Monthly Archives: June 2014

The Unexpected Question

In the three decades I have been a financial advisor, there is one question that will remain in my memory forever. It was early in my career. I was meeting with a young couple who were making long term plans. Near the end of our discussion the wife asked me “What will happen to us when you die?” I was momentarily stunned. I mumbled something about not being that old.

Actually, while the question is unusual, it’s actually a good one. Advisors and clients beginning a relationship should expect it to last a long time. It’s often like a marriage: “till death do you part.” But what does a client do when someone who has been providing financial advice retires or dies?

When looking for advice, most people look for someone with experience. When I look for a doctor, I prefer someone who has been practicing for a while. I like my surgeons to practice and make their mistakes on someone else. A good financial advisor doesn’t have to be old, but it helps to know that he has been through several market cycles. Experience is mostly gained with time and that can be a problem. According to a recent study, 43% of advisors are nearing retirement. That means that if you are middle-aged, there’s a good chance you will lose your financial advisor at the very worst time: as you and your spouse enter retirement.   That’s not the time to have to find someone new.

There is an answer. If another couple were to ask me the same question I was asked nearly 30 years ago, I’d have a great answer. It just happened that my interest in investing carried over to my son, Stephen. He attended Virginia Tech, majoring in Finance with an emphasis on risk management. Upon graduation he became an analyst for one of the top investment management consulting firms in the world: Cambridge Associates. They provide advice and portfolio guidance to some of the country’s largest institutions and ultra-wealthy families.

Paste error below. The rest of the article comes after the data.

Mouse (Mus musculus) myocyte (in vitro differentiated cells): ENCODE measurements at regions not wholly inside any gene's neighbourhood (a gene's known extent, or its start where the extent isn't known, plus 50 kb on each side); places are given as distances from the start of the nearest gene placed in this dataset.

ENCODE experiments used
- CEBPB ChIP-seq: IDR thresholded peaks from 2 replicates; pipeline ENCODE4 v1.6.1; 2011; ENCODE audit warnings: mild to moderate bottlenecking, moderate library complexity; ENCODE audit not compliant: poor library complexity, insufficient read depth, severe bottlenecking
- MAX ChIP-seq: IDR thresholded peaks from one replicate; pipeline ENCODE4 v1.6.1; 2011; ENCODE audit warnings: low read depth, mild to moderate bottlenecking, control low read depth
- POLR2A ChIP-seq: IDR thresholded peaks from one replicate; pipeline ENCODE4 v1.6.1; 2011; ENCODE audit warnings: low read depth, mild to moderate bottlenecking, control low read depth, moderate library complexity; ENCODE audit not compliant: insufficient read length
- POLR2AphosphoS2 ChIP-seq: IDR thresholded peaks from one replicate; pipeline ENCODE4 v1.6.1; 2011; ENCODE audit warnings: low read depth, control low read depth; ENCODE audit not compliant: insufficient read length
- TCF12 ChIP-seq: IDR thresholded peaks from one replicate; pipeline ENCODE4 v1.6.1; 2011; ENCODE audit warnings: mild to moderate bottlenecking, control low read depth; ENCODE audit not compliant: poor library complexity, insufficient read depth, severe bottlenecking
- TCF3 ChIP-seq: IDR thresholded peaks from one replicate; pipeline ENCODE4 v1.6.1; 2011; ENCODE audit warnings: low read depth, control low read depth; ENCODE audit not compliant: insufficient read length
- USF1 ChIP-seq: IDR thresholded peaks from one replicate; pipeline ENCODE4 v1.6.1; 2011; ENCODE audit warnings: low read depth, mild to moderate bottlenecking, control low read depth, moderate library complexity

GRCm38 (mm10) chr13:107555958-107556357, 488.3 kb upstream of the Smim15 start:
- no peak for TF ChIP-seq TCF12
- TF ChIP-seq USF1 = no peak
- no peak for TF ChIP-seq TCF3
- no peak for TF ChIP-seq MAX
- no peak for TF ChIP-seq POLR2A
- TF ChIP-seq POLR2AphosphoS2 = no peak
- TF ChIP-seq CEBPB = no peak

I was able to persuade him to join me 10 years ago and put his expertise to work for my clients. We have been a great team ever since.   As a team, we manage money the way institutions do, with individual goals and emphasis on controlling risk. At Korving & Company we offer our clients a rare combination of age and experience that won’t be found at other investment firms.

Call us for our White Paper: “Eight Steps for a Better Retirement.”

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Some Social Security Statistics From “Wealth Management”

  • Percent of couples nearing the end of their careers who disagree on their anticipated retirement ages: 62
  • Average retirement age today, up from 57 in 1991: 61
  • Maximum annual Social Security benefits for those retiring at age 66: $30,396
  • Average annual Social Security payment received by retired individuals and married couples, respectively: $14,748; $23,928
  • Amount (matched by employer) the average earner will pay into Social Security this year: $2,522
  • The taxable maximum the Social Security Act of 1935 set as the income subject to Social Security taxes: $3,000
  • The taxable maximum for 2013 earnings: $113,700 
  • Average period life expectancy (the number of post-retirement years collecting benefits) for a 65-year-old male in 1940: 11.9
  • Ratio of workers to retirees in 1935: 40 to 1
  • The ratio today: 2.9 to 1 
  • Increase in the number of people receiving Social Security disability benefits [from 1965 to 2011] : 510 percent

If those last three statistics don’t scare you, they should.

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Delaying Social Security can outperform investment returns

The May 2014 edition of Investment News has an article by Mary Beth Franklin discussing the benefits of delaying social security benefits.